Philip Taaffe (he does those wonderfully complex pattern-like paintings) describes thinking about his “patterns and rhythms” as sometimes so difficult that he diverts himself, takes time off from the problems, by shooting pool or playing chess. The complex spatial problems of a game of pool (billiards), relate significantly to his painting and can help him to solve difficulties there too. Old silent black and white films with their complex shifting rhythms of light lead to a free floating contemplation of visual possibilities. He notes that “seemingly random and significant” events can surprisingly inform his work. He calls this an “ingathering of memories” that one takes to the studio. Reading philosopher Bertrand Russell’s essay “In Praise of Idleness” led to a key realization that no knowledge is wasted however apparently insignificant and that there is a “sanctity” to idleness. He wonders, in fact, if “unemployment is the job of the future”. How will people learn to cope with this? The pressure to succeed can lead to needless misery, the idea that you should work hard and make a lot of money may not be the best way to live. He thinks we should consider working less, enjoy life more and learn how to appreciate art!

“Learning to be in the world, as a finely tuned observer, is a profound lesion that art can help us with. Artists are still the flaneurs of our time. Our responsibility is to teach others how to live in the moment without feeling guilty about it”.

Maybe we’re going to come into a new age, where striving to get higher and higher returns and “quality controls” are seen as archaic and irrelevant goals – instead thoughtful observation of our world and its beauties and careful planning to preserve them on every level will become paramount. The artist as CEO!!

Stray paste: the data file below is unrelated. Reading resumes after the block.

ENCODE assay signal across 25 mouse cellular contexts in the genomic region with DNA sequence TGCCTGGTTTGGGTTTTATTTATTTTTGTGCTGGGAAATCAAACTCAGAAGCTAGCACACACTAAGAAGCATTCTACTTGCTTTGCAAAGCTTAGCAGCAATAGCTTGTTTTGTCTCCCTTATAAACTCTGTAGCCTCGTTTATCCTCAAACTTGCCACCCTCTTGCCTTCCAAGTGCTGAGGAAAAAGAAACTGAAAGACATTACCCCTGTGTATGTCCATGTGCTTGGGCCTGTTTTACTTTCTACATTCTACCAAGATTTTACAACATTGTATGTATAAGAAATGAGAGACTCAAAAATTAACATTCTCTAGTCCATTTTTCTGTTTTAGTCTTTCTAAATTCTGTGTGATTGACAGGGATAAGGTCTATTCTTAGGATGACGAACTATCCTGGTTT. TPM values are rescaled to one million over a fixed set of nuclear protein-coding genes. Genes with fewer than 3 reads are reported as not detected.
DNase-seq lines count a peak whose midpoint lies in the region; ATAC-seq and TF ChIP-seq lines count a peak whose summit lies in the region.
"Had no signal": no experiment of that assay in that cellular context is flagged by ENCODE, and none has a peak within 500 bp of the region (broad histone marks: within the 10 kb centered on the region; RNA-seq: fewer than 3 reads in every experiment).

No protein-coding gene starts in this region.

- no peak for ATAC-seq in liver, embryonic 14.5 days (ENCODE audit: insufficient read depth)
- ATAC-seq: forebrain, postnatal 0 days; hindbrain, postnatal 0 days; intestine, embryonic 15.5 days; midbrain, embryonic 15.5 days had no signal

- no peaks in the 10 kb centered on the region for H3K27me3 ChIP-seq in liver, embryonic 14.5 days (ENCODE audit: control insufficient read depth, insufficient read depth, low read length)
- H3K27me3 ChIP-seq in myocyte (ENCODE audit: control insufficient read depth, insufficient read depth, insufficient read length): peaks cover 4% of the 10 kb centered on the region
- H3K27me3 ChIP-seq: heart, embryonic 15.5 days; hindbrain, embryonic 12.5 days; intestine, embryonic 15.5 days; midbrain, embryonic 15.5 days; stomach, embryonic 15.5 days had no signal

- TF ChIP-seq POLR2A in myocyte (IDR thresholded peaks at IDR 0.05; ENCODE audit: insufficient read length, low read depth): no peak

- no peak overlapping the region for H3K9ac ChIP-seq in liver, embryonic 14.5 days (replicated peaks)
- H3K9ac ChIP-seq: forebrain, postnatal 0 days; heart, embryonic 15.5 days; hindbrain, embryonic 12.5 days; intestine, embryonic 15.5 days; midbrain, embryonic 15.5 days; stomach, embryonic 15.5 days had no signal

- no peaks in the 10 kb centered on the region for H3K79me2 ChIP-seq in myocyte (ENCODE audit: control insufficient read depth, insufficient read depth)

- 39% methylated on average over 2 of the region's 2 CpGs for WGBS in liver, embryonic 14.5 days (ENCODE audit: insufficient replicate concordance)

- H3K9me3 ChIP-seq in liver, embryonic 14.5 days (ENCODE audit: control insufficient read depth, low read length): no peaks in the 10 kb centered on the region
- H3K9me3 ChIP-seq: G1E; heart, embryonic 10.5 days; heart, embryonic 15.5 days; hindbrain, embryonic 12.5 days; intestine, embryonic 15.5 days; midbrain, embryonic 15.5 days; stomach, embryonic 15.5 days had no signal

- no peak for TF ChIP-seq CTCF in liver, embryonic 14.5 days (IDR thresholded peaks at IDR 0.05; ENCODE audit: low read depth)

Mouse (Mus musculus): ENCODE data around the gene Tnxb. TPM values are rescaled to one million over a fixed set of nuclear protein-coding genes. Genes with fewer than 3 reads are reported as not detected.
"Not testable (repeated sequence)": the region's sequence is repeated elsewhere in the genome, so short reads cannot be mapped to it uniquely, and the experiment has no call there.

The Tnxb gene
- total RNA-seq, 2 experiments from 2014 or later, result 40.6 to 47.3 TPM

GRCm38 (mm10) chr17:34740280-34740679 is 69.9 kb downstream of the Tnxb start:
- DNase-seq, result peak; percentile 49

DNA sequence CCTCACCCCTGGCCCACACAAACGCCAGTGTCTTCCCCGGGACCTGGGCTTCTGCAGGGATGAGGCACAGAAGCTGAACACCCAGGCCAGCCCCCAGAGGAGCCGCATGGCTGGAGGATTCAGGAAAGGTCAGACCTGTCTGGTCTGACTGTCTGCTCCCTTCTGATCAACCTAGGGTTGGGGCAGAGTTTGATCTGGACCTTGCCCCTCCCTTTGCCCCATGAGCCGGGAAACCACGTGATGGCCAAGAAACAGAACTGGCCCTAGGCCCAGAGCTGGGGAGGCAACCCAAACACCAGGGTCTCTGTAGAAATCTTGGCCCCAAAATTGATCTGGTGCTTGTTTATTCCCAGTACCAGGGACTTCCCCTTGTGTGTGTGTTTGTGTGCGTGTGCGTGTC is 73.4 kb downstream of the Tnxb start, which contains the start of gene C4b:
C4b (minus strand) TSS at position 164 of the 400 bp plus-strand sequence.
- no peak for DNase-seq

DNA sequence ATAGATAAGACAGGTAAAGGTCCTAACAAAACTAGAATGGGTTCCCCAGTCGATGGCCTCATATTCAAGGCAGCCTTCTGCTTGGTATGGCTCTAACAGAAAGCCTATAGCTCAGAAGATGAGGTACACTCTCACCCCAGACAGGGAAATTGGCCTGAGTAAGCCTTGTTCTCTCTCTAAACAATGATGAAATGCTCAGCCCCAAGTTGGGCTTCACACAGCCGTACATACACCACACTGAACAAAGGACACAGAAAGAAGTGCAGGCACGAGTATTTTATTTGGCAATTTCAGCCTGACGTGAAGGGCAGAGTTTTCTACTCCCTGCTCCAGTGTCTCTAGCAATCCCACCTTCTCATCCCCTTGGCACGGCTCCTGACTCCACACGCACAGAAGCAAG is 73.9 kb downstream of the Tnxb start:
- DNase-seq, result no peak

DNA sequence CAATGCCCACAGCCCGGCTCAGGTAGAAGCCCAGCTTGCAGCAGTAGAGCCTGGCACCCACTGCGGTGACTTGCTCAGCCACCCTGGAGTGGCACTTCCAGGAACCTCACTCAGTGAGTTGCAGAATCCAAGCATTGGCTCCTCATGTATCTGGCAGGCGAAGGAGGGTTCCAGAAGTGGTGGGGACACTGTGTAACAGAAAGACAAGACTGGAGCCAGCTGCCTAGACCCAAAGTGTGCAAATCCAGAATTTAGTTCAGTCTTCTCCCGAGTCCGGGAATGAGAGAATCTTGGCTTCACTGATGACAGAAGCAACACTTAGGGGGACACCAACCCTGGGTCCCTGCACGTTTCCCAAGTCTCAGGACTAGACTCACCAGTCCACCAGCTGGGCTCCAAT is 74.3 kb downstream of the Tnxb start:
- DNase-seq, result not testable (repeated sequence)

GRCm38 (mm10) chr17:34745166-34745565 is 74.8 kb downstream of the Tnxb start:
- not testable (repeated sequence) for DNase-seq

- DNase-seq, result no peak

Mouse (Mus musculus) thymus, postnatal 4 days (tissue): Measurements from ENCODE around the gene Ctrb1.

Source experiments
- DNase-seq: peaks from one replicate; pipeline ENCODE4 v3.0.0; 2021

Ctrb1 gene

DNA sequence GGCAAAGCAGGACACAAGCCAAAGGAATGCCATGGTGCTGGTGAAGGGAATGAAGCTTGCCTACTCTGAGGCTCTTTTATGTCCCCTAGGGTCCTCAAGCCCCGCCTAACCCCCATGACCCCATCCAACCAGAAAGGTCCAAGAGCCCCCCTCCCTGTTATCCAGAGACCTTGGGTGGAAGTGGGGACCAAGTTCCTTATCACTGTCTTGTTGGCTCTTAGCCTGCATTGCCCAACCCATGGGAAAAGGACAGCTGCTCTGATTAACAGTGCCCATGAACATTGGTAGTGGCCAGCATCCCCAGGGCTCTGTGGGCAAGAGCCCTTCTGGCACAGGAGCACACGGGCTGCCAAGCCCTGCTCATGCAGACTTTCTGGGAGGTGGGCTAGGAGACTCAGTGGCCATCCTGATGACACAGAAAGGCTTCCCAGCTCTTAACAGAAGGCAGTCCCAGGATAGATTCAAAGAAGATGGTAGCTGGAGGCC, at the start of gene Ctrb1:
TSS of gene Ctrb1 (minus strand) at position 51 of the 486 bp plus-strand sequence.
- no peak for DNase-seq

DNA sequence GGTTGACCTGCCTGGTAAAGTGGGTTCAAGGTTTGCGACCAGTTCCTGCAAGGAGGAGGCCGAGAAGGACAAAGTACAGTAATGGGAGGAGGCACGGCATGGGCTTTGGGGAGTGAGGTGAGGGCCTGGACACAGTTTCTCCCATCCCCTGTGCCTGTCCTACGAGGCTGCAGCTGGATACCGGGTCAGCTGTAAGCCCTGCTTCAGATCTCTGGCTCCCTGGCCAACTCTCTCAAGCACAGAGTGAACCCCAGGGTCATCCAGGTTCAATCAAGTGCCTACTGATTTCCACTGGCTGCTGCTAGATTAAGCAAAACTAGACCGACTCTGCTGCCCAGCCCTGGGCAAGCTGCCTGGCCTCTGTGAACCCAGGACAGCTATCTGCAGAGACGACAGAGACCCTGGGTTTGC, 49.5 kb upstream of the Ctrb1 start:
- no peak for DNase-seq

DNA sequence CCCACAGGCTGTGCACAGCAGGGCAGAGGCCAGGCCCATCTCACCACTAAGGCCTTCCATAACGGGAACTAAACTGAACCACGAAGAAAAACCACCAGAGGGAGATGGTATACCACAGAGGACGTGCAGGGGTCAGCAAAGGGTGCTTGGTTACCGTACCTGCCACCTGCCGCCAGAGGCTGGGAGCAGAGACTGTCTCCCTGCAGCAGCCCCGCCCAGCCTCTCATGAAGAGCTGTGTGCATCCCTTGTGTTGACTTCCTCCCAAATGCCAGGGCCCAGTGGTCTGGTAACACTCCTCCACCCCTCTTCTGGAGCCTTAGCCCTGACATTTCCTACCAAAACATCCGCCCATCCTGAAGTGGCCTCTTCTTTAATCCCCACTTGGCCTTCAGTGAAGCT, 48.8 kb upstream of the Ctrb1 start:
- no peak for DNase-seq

If you have been, thanks for reading!  And do comment on what non-art quilt activities you have found helpful in informing your work.  Elizabeth.

7 comments:

Kathleen Loomis said...

It's been 40 years since I worked as a newspaper journalist but I am still a news junkie. Almost all my quilts are about politics, so I guess that's a case in point.

I read the same AiA article and was underwhelmed. So artists have hobbies and outside activities, just like practically everybody else in the working world? That's a big deal? Recently you commented that you'd rather see/read about an artist's work than her studio. I feel the same way about her hobbies.

Moonsilk Stitches said...

To me, a lot of art is about "problem solving"--how do I get the result I want? I've always found that letting the problem linger in the back of my mind while I do something totally different allows my subconscious to come out and play. Walking, playing solitaire, exercise, or scrubbing something are my usual choices--part of my minde is engaged while the rest is free to roam.

I also try to regularly view art in all media, get out into nature with my eyes and mind open (I like that quote from your post), read, and do anything else that I feel will enrich my perceptions and understanding of the world and to refresh my spirit.

BTW, I also like learning new words--thanks for "flaneur."

LC said...

Love your art on this post! I've never ran out of ideas... maybe because life has many challenges and responsibilities OR my ADD won't let me stay with one thing long enough to become drained or bored? Anything creative stirs my imagination, from the view out the window to the window sashing. For this, I am truly thankful.

Michigoose said...

Reading and of course photography (which can really get me going on the quilting), but in addition writing. Writing is so different that it sort of orders my mind and makes it slow down to consider what is important? What is progress? Where do I want to go?

I suppose these are hobbies, but these are places I turn to when I am having a dry spell quilt wise.

Lisa

marion said...

Making music does it for me every time. I play the lute, albeit badly, and am a traditional singer. As an artist, I work in a very unstructured way; as a musician, I am required to follow someone else's structures, but the sign of a good lute player is the embellishments/variations s/he adds to an early music piece. Working in that way somehow allows my unconscious to get on and solve whatever issues are going on in my art work.

June said...

I have to add to your Matthew Arnold quote: The poem (almost) closes with the line "Ah love, let us be true to one another."

That is a kind of catchphrase in our house, when creativity and excitement sink and we are slogging through the rounds. Nothing like a good time with one you love, whether it's a walk through the park or a date at the museum or just a good dinner.

Linda said...

I'm liking your watercolours - but why is it that I see your hand-dyes in them? Colour blends in the watr and Shibori like marks in the greenery!!!!!!